MIT Faculty Newsletter  
Vol. XX No. 2
November / December 2007
A Beacon Beyond Our Borders
M.I.T.'s Real Assets
A Call for Nominations
Disagreements and Community Building
Should MIT Increase the Size of the Faculty?
Avoiding a Rush to Judgement:
Implications of the Star Simpson Affair
The purpose of faculty meetings?
Not the Way to Treat Family
The MIT Energy Initiative: One Year Later
Faculty Renewal
Can't Stop Laughing
Making a Mountain Out of a Molehill: Understanding the U.S. News Rankings
Faculty Quality of Life
A White Paper on How MIT Should Think About Institutional International Exchanges
The MIT Office of Admissions:
Choosing the Best Candidates
and Handling Them With Care
A Meeting with Disaster: Planning for Emergencies and Extended Outages
The Pitfalls of Digital Rights Management
Student Global Experiences
(IROP and Survey Results)
Student Global Experiences
(MISTI Participation)
Printable Version

The purpose of faculty meetings?

Michel DeGraff

My enthusiasm was kindled by our new Chair of the Faculty's first public comments at our first faculty meeting of the fall, on September 19, 2007. Professor Bishwapriya Sanyal proposed various constructive ways to make faculty meetings more relevant to the faculty and to issues we care about, and he asked for suggestions on how to increase attendance at faculty meetings and, more generally, how to improve communication between faculty and faculty officers. According to the minutes, Professor Sanyal stated, among other things:

“...what underlies the ability of the officers to perform their roles is their ability to convey your wishes and concerns to the administration. Communication is essential in order that the Faculty Officers really represent the broad view of the collective faculty.

MIT Faculty Meetings have lost their luster as a locus for serious discussion. Attendance is generally quite low.”

In this light, I was puzzled by Professor Sanyal's (and other administrators’) response at our second faculty meeting of the semester (on October 17) to the important resolution proposed by Professors Kenneth R. Manning and Patrick H. Winston (see the faculty meeting minutes for details of the debate). There, Professor Sanyal stated that he felt it more appropriate that the Manning-Winston resolution first be discussed within the Faculty Policy Committee (FPC) rather than on the floor of the faculty meeting. Yet the October faculty meeting was unusually well attended, so it was a good and timely opportunity to gauge “the broad view of the collective faculty” on the critical issue at stake in the resolution.

My own impression was that most of the opposition to the resolution at the October faculty meeting came in unison from past and previous members of the administration, while the rest of the faculty in attendance remained silent, perhaps ready to vote. I myself certainly was, and so seemed nearby colleagues, until the resolution was tabled by Professor Winston after the administration voiced its opposition to the proposed vote.

In addition, the FPC is comprised of only 14 members, as compared to the large numbers in attendance at the October faculty meeting, which was virtually standing-room-only at the time the resolution was introduced.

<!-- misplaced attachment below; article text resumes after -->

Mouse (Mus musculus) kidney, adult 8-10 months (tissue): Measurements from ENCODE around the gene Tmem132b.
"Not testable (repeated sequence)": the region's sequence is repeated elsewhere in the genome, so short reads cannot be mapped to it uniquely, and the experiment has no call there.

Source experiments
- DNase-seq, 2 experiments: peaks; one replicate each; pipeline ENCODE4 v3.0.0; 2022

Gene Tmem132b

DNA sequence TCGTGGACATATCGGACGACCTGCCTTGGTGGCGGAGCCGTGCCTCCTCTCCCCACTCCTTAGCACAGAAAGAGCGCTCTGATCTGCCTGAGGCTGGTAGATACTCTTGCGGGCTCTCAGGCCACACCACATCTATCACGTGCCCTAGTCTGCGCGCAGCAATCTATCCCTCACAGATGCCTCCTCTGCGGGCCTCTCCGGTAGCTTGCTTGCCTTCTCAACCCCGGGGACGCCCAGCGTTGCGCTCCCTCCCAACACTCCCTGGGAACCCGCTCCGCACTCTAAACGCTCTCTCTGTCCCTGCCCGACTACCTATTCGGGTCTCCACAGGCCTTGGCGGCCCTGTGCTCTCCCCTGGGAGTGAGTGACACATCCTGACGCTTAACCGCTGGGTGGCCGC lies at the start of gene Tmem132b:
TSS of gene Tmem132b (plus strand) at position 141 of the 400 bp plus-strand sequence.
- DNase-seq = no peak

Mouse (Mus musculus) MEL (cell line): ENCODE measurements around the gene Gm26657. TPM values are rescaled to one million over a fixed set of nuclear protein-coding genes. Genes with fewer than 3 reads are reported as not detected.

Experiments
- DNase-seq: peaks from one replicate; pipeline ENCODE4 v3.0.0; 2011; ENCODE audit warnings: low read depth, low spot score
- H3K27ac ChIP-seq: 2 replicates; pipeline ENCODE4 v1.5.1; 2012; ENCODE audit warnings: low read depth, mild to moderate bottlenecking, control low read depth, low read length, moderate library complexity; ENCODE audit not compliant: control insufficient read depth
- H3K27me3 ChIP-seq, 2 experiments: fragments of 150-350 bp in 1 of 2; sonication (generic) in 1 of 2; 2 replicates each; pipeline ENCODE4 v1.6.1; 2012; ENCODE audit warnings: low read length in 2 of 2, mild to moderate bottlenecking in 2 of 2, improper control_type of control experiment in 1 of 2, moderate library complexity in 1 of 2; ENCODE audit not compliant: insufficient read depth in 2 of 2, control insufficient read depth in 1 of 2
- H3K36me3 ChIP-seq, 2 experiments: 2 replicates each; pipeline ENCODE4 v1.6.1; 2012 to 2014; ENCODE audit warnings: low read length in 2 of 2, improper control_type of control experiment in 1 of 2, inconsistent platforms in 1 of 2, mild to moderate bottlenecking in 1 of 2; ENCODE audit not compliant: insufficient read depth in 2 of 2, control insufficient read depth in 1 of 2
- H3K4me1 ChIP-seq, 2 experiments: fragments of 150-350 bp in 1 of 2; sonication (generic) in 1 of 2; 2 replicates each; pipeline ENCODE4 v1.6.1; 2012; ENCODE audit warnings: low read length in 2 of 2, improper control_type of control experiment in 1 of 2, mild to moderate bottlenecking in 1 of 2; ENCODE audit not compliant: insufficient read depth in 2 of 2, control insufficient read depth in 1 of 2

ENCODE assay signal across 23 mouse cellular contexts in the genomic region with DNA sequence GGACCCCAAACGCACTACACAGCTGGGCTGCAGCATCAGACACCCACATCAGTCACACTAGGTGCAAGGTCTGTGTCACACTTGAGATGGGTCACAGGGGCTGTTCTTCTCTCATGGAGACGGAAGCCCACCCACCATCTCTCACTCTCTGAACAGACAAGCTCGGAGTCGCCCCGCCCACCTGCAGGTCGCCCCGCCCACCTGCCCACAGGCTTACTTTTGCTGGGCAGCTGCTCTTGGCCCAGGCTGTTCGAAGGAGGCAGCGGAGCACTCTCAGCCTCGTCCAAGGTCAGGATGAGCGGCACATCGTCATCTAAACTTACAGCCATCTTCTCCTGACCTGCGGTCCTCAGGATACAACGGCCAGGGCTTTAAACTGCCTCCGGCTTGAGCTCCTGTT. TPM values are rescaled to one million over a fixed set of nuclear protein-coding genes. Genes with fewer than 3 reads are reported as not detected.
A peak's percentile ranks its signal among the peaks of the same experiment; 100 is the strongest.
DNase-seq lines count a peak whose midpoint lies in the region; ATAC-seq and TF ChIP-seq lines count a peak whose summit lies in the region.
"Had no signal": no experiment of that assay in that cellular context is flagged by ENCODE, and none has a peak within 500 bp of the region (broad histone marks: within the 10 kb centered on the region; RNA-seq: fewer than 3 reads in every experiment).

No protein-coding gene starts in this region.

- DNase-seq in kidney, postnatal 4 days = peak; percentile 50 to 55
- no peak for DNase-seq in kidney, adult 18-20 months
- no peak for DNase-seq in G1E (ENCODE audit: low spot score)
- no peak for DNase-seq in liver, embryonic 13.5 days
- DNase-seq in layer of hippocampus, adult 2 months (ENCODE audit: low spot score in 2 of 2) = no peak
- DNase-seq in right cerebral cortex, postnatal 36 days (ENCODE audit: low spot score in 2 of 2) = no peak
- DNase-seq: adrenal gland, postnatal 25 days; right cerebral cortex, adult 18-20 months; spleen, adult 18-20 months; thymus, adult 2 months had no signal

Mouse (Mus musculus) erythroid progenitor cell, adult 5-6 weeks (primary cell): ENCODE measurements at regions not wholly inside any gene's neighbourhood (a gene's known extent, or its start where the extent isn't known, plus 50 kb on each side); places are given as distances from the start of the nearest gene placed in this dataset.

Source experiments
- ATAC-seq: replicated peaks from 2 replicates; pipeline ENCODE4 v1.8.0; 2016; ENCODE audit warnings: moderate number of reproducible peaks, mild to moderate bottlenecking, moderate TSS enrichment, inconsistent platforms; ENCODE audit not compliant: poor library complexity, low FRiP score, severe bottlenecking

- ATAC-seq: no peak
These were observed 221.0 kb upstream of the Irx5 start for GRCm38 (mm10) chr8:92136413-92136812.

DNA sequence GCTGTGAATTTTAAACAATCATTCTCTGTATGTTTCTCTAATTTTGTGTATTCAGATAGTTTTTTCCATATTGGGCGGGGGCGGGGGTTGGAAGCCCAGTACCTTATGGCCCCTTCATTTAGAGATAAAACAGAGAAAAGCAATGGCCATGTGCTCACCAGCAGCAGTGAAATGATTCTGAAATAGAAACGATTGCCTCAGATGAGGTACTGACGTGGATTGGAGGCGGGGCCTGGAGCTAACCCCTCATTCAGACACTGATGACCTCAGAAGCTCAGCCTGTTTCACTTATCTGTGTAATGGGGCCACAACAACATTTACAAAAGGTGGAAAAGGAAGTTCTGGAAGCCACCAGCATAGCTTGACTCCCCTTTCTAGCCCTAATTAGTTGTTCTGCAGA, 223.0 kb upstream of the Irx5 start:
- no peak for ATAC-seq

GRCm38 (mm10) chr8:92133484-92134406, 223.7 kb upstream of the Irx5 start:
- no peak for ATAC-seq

I still fail to understand why it needed to be first discussed off-the-record at the FPC, especially considering our faculty officers’ objective to make faculty meetings more relevant to faculty concerns. Such extra relevance, it seems to me, should be accompanied by more transparency and more accountability.

The Manning-Winston resolution, as introduced at the October faculty meeting, was the perfect occasion to foster “a locus for serious discussion.” And if the Manning-Winston resolution deserves serious discussion, then why should the discussion be delayed and pushed away from faculty meetings, to a 14-person committee that is not so fully representative of the larger faculty?

When it comes to critical and time-sensitive issues that affect our community as in the handling of the Star Simpson case, the key choice points here are these:

  • Should these issues be promptly debated and acted upon in transparent and participatory fashion at faculty meetings in the presence of all interested constituencies from our community? (This is the view advocated by the authors of the Manning-Winston resolution.)

    • Or should these issues be discussed behind closed doors and off the record at the FPC before reaching the floor of faculty meetings? (This is the view advocated by the Chair of the Faculty and other administrators at the October faculty meeting.)
    • Though these questions have been made most salient in the context of the Manning-Winston resolution and related comments at the October faculty meeting, I hope that the ensuing debate, if any, can substantially address the above procedural issue as a matter of principle.

      This note is written in the spirit of transparent and constructive communication that Professor Sanyal has advocated. May it convince a larger number of our colleagues to enter into an open and fruitful debate about “The purpose of faculty meetings” for the sake of the objectives advocated by the Chair of the Faculty on September 19, 2007.
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